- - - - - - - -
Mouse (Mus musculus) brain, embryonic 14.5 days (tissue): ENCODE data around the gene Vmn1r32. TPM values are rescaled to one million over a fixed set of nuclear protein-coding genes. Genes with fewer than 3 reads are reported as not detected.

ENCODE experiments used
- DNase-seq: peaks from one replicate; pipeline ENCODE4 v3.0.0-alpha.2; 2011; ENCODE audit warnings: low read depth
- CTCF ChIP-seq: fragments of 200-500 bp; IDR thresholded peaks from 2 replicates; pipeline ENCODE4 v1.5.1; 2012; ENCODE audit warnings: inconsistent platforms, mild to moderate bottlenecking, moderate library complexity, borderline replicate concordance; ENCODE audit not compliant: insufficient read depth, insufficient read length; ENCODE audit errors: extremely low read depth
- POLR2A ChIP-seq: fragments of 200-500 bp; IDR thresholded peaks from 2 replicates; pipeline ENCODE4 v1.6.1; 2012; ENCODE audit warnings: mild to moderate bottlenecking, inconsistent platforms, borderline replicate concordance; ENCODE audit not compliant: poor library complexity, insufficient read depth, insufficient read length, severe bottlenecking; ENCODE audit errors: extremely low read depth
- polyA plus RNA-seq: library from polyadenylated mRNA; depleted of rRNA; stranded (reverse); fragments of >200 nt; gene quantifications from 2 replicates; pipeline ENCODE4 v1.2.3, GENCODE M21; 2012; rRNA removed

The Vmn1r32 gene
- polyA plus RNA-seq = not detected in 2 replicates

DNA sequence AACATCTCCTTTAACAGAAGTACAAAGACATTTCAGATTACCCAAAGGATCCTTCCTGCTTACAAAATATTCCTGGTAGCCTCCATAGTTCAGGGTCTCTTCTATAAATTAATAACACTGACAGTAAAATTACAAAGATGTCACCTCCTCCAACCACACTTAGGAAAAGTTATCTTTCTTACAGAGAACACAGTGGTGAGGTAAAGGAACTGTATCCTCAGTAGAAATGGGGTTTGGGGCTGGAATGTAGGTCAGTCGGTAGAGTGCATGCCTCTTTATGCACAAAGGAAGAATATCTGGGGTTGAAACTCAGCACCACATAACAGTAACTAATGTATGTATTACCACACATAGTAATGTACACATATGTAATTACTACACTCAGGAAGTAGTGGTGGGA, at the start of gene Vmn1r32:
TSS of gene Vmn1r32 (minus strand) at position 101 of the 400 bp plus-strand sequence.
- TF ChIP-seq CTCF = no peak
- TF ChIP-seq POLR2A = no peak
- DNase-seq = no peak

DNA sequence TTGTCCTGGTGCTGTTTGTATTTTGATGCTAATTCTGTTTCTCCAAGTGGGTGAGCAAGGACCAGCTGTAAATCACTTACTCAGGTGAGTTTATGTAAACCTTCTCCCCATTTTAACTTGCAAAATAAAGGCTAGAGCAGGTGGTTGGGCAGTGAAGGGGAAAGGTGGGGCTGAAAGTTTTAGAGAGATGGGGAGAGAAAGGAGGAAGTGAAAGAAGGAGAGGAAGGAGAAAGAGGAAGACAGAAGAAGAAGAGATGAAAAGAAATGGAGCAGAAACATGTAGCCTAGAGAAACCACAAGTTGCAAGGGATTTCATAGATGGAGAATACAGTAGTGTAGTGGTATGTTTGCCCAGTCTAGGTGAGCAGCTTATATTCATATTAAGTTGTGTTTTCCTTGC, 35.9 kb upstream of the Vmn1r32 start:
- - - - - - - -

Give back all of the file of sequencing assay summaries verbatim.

Mouse (Mus musculus) brain, embryonic 14.5 days (tissue): ENCODE data around the gene Vmn1r32. TPM values are rescaled to one million over a fixed set of nuclear protein-coding genes. Genes with fewer than 3 reads are reported as not detected.

ENCODE experiments used
- DNase-seq: peaks from one replicate; pipeline ENCODE4 v3.0.0-alpha.2; 2011; ENCODE audit warnings: low read depth
- CTCF ChIP-seq: fragments of 200-500 bp; IDR thresholded peaks from 2 replicates; pipeline ENCODE4 v1.5.1; 2012; ENCODE audit warnings: inconsistent platforms, mild to moderate bottlenecking, moderate library complexity, borderline replicate concordance; ENCODE audit not compliant: insufficient read depth, insufficient read length; ENCODE audit errors: extremely low read depth
- POLR2A ChIP-seq: fragments of 200-500 bp; IDR thresholded peaks from 2 replicates; pipeline ENCODE4 v1.6.1; 2012; ENCODE audit warnings: mild to moderate bottlenecking, inconsistent platforms, borderline replicate concordance; ENCODE audit not compliant: poor library complexity, insufficient read depth, insufficient read length, severe bottlenecking; ENCODE audit errors: extremely low read depth
- polyA plus RNA-seq: library from polyadenylated mRNA; depleted of rRNA; stranded (reverse); fragments of >200 nt; gene quantifications from 2 replicates; pipeline ENCODE4 v1.2.3, GENCODE M21; 2012; rRNA removed

The Vmn1r32 gene
- polyA plus RNA-seq = not detected in 2 replicates

DNA sequence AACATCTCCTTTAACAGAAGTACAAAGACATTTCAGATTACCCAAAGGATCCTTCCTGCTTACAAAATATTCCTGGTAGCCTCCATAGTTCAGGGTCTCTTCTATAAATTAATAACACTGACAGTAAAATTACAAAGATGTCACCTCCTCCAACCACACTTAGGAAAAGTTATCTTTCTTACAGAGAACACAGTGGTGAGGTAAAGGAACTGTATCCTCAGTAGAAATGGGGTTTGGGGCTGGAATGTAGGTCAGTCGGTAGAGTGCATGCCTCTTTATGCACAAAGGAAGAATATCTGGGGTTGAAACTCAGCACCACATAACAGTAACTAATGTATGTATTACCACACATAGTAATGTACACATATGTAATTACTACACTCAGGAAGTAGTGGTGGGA, at the start of gene Vmn1r32:
TSS of gene Vmn1r32 (minus strand) at position 101 of the 400 bp plus-strand sequence.
- TF ChIP-seq CTCF = no peak
- TF ChIP-seq POLR2A = no peak
- DNase-seq = no peak

DNA sequence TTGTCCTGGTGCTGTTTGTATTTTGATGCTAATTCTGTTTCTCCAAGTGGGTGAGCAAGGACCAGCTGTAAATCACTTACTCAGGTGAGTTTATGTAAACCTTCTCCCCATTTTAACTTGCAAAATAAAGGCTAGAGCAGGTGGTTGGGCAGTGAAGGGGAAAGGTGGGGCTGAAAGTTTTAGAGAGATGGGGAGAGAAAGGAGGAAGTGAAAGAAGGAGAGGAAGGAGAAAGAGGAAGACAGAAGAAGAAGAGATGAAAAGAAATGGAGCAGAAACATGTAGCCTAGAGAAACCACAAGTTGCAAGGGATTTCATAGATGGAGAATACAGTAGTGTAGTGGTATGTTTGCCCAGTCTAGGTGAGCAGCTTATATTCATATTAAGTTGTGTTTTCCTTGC, 35.9 kb upstream of the Vmn1r32 start: